Everyone- Powerlifters, CrossFitters, the Chinese Badminton Team (well they probably are…), and your local high school Underwater Basket Weaving Team are all gassed to the gills with the latest cocktail of performance enhancing substances. It doesn’t really matter if they are or aren’t, it’s the simple fact that they don’t have to deal with the unrelenting practices of a group of people who spontaneously arrive at your front door at 7am on a Friday morning while you are trying to enjoy your breakfast to stalk you from that point on until they get to see you pee in a cup. While we are on it, who signs up to be that person anyway?
8) You will understand the proper terms for the sport and the movements involved, and will grow irrationally annoyed by those who say it wrong.
The sport is called “Weightlifting”. Something deep inside of you will boil the next time a person says “oly”. “Clean” does not mean clean or power clean, it means “Clean”. “Squat Clean” is a redundant term and should not be used in front of fellow weightlifters, as you will receive very strange looks, and be assumed a CrossFit spy. Anyone who giggles at the word “snatch” is immediately reprimanded for their lack of maturity and blatant disrespect for the sport. Attempted “Squat Jerks” are to be met with surprise and awe at the ability to simply try such a movement in America, even if it is missed.
9) You have to pick a side
The two major parties in weightlifting are the Catapulters and the Triple Extenders. It is required that you pick a side. No one wants to play Switzerland. You must know, and recognize, the major players from both your side as well as the opposition. This is so you know who to properly ridicule in secret at national meets, like catty school girls about to haze the new kid. Once you have chosen, there is not switching sides. Doing so will only leave you in weightlifting purgatory, an outcast from both sides. No one wants a traitor. It should be noted that you don’t need any coaching experience, scientific biomechanical knowledge, or even an ability to site a single research paper to argue either side. You just need to know someone else who claims to have said experience or knowledge.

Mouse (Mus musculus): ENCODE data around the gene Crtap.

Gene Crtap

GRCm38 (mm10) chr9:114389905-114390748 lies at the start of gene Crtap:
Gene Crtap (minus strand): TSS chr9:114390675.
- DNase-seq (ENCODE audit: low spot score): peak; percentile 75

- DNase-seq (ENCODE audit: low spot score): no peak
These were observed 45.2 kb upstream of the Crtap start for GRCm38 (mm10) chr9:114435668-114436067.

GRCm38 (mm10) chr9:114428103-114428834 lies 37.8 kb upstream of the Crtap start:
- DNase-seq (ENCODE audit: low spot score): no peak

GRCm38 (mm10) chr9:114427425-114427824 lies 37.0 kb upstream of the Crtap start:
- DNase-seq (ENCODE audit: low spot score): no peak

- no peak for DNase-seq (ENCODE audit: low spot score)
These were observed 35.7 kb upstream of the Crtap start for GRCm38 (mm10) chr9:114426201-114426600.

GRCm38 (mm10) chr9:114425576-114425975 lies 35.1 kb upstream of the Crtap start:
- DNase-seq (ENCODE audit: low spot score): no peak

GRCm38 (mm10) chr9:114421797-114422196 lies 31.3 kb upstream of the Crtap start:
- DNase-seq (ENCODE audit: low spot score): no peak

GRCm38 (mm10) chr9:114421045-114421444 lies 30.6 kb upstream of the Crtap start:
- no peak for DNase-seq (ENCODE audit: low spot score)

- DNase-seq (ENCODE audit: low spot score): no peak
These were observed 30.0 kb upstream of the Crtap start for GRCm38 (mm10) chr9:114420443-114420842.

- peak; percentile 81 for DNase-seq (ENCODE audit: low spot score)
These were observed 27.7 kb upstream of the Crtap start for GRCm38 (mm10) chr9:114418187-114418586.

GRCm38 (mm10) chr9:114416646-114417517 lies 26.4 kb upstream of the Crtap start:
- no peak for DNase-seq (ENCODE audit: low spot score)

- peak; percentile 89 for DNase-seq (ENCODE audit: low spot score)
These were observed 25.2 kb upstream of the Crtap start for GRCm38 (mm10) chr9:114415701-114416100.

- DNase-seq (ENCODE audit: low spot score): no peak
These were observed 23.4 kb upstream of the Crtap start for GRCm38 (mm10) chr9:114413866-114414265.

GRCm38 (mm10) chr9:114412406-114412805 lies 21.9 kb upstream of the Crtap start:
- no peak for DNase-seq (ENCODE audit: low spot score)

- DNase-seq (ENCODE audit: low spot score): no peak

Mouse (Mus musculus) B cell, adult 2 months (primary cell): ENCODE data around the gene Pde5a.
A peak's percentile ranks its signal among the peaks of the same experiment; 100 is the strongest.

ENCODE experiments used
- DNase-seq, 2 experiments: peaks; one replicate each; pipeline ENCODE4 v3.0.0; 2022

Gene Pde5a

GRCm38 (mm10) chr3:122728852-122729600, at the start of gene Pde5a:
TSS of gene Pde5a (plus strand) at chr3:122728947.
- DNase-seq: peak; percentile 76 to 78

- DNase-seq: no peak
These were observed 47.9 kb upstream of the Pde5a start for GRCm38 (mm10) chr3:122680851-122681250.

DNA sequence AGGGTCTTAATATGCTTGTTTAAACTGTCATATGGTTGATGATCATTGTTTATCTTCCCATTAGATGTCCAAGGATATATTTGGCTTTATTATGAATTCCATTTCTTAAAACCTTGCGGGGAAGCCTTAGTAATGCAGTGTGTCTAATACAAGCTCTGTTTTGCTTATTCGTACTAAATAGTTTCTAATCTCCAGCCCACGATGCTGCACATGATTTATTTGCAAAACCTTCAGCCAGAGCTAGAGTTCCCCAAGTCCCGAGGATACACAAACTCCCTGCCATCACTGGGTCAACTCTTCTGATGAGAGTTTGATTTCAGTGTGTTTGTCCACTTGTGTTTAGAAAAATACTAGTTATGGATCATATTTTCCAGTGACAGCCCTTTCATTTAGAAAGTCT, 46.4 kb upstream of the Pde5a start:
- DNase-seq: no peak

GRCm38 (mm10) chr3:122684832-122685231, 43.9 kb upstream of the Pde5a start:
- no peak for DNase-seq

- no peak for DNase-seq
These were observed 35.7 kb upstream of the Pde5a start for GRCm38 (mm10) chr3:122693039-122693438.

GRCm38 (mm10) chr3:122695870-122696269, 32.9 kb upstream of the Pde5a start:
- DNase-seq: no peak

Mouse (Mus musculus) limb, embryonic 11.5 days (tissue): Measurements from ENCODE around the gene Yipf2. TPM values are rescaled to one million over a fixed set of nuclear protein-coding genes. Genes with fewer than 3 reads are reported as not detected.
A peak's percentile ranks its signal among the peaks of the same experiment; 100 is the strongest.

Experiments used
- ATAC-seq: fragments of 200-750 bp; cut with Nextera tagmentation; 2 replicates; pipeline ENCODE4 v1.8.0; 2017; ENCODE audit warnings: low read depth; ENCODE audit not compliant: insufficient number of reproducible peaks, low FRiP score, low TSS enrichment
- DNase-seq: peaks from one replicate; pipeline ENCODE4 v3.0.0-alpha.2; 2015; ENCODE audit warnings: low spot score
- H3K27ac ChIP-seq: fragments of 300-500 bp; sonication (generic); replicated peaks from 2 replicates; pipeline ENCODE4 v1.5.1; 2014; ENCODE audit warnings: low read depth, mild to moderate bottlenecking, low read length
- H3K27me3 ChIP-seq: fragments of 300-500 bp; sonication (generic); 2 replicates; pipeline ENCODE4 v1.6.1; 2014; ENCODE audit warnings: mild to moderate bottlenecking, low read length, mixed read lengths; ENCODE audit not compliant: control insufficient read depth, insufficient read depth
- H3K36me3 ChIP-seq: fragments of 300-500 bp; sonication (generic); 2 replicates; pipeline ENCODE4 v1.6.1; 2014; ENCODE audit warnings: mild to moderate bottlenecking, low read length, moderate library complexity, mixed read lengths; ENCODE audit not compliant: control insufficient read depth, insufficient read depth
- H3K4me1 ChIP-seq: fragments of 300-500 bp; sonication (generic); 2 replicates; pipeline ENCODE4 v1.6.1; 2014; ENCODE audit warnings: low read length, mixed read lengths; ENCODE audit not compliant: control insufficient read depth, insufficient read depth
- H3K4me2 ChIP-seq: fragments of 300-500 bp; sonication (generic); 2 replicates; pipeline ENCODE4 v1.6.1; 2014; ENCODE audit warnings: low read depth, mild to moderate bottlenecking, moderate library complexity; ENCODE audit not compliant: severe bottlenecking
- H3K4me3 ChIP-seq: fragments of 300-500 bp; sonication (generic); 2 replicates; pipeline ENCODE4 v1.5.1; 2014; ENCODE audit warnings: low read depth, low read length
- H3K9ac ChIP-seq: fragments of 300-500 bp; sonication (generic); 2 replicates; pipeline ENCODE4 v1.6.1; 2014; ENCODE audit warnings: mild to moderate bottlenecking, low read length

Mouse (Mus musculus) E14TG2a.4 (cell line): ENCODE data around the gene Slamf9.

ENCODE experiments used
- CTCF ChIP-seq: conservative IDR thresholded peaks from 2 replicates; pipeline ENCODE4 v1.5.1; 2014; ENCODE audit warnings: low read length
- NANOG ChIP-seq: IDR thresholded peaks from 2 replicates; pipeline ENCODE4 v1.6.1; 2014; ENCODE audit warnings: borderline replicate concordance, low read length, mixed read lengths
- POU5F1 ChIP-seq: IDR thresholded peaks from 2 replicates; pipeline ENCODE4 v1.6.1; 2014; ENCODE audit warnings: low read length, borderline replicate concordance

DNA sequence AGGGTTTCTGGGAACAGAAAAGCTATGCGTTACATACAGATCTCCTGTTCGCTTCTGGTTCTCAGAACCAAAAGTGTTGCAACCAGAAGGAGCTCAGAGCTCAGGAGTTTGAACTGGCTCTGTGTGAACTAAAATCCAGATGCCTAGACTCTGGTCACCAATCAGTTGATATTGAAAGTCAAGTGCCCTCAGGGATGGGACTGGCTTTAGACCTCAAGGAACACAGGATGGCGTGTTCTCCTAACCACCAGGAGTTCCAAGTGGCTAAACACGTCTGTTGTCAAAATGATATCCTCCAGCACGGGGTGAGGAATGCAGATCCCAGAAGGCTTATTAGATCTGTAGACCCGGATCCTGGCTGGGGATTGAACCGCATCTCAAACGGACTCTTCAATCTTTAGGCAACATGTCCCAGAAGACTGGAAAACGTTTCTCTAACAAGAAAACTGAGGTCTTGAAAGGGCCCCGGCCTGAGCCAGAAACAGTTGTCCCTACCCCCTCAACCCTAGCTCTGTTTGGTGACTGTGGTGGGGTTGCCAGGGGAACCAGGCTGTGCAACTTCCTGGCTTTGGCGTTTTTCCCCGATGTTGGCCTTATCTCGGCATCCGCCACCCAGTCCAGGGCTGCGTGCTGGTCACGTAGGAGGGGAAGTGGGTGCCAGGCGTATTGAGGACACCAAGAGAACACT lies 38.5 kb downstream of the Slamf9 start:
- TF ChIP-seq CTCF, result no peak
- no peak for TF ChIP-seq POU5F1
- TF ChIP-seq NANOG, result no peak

10) All other good athletes should become weightlifters
It is all too easy to get so engulfed with the sport that you become a zealous representative who is responsible for converting all other great athletes from all other sports into the sport of weightlifting. Football has become the biggest consumer of great potential weightlifters, selfishly trading in our possible Olympic Medals for millions of dollars. Many other team sports hold highly prized talent as well, but it is not as abundant.
Weightlifting is a small, relatively unknown sport in this country, but full of pride. Having knowledge of these 10 things (and knowing that they were written with tongue firmly planted in cheek) will give you a better chance to assimilate yourself into the weightlifting community. Good luck, and see you on the platform!
Colin Burns is an 85kg Weightlifter based out of Louisville, KY where he is the weightlifting coach at Derby City CrossFit. Burns placed 5th at ther 2012 US Weightlifting Nationals with lifts of 155kg in the snatch and 175kg in the clean & jerk. Before pursuing weightlifting, Burns was an All-Conference running back for the University of Wisconsin-Whitewater and a top ranked Judo athlete. Burns trained in Judo at the US Olympic Training Center in Colorado Springs for 3 years. Colin is a graduate of the University of Colorado-Colorado Springs with his degree in Health Science, as well as being a USAW Sports Performance Coach and CSCS holder. Burns has served as a physical preparation coach for the US Olympic Training Center, University of Wisconsn Badgers football program and University of Michigan Olympic sports programs.